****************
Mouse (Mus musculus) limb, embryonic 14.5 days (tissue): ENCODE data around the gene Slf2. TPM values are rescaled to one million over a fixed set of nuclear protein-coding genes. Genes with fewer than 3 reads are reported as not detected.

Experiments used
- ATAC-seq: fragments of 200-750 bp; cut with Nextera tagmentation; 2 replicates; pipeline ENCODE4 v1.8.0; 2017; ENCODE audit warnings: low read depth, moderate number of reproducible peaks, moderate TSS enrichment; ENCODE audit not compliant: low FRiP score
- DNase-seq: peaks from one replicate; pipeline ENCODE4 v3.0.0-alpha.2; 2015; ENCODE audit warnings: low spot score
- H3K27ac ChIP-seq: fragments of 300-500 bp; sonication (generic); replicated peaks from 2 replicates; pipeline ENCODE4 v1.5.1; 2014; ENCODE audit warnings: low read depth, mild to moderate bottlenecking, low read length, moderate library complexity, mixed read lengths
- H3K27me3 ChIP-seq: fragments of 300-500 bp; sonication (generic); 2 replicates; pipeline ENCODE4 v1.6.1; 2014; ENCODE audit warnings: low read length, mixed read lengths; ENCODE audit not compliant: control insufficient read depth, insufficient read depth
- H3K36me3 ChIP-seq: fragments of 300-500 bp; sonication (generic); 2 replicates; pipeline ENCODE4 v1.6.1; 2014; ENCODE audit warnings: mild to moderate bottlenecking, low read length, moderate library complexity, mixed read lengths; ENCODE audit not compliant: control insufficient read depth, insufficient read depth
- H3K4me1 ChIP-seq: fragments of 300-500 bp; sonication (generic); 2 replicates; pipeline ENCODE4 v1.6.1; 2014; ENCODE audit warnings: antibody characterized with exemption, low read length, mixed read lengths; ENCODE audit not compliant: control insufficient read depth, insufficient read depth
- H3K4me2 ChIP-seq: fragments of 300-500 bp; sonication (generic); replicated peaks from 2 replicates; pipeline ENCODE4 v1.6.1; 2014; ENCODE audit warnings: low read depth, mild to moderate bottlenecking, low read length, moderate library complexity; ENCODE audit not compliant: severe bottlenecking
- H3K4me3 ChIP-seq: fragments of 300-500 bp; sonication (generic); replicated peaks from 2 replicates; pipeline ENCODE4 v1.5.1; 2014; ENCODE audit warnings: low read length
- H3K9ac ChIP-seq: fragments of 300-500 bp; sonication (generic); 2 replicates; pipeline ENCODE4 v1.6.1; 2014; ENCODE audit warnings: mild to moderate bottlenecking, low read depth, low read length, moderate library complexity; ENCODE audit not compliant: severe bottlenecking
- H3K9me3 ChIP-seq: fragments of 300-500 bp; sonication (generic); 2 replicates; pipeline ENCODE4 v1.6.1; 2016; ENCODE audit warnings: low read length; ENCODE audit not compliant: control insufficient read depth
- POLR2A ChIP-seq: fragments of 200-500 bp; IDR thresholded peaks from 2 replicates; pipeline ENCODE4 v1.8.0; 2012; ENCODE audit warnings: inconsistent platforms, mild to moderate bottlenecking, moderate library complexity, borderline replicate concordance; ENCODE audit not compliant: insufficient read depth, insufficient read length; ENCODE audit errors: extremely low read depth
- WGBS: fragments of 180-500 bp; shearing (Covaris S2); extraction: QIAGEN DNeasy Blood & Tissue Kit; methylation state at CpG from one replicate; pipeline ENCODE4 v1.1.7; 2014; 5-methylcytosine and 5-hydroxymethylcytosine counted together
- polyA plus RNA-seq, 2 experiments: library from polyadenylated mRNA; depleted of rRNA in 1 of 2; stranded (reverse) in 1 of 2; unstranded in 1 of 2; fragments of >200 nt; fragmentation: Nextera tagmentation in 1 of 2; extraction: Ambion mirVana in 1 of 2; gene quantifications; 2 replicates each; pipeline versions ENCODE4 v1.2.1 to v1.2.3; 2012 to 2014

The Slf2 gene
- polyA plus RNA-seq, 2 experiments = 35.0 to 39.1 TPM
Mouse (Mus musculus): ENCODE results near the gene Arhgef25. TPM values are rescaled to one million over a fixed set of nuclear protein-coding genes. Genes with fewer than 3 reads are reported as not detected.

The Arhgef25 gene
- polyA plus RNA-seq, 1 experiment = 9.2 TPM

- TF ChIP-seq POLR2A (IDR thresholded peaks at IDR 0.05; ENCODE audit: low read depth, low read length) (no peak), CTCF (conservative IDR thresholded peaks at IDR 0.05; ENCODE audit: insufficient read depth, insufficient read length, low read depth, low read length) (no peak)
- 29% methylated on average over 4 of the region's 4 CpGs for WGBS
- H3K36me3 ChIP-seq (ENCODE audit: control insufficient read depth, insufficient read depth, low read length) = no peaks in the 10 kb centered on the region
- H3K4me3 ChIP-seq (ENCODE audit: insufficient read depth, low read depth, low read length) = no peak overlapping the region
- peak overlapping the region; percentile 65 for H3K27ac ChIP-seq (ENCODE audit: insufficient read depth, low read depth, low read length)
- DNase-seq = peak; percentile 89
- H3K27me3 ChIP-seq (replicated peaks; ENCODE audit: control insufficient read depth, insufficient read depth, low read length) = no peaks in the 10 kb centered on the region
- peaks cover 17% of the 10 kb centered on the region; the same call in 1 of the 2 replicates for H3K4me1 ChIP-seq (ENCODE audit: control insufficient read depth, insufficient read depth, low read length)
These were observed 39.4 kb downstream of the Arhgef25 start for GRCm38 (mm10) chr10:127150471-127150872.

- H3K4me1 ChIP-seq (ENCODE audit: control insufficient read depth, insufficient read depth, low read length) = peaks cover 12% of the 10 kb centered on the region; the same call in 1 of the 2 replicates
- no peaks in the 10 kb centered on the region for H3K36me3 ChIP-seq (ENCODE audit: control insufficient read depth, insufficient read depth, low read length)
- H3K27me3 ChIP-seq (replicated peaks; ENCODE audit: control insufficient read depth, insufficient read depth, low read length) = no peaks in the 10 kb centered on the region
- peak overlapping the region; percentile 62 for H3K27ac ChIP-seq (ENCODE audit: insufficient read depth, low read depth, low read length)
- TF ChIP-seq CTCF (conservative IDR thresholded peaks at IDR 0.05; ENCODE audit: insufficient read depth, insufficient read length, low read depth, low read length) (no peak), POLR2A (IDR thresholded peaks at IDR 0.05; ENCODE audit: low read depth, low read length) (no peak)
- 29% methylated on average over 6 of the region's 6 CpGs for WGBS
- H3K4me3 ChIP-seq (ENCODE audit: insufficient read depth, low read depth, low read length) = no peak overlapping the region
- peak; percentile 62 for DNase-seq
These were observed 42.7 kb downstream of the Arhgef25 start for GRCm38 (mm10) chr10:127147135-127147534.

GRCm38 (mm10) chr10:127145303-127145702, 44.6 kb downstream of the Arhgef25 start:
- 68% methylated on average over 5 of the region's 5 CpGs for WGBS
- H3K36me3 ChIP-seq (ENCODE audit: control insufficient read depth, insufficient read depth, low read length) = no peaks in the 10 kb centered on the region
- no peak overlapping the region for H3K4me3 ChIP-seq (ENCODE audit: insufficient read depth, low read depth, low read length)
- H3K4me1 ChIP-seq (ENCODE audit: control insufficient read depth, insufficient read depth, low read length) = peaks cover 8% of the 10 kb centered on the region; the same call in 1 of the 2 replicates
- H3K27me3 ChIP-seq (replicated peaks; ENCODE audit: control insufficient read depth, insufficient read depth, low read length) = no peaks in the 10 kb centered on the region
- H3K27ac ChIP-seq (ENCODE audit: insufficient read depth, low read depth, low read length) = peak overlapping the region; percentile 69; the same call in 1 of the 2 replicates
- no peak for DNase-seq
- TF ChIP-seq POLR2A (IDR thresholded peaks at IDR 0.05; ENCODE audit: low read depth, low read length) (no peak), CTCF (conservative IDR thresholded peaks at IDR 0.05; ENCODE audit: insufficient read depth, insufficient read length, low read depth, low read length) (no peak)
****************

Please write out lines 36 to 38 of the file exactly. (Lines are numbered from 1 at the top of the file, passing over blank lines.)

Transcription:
- H3K4me3 ChIP-seq (ENCODE audit: insufficient read depth, low read depth, low read length) = no peak overlapping the region
- peak; percentile 62 for DNase-seq
These were observed 42.7 kb downstream of the Arhgef25 start for GRCm38 (mm10) chr10:127147135-127147534.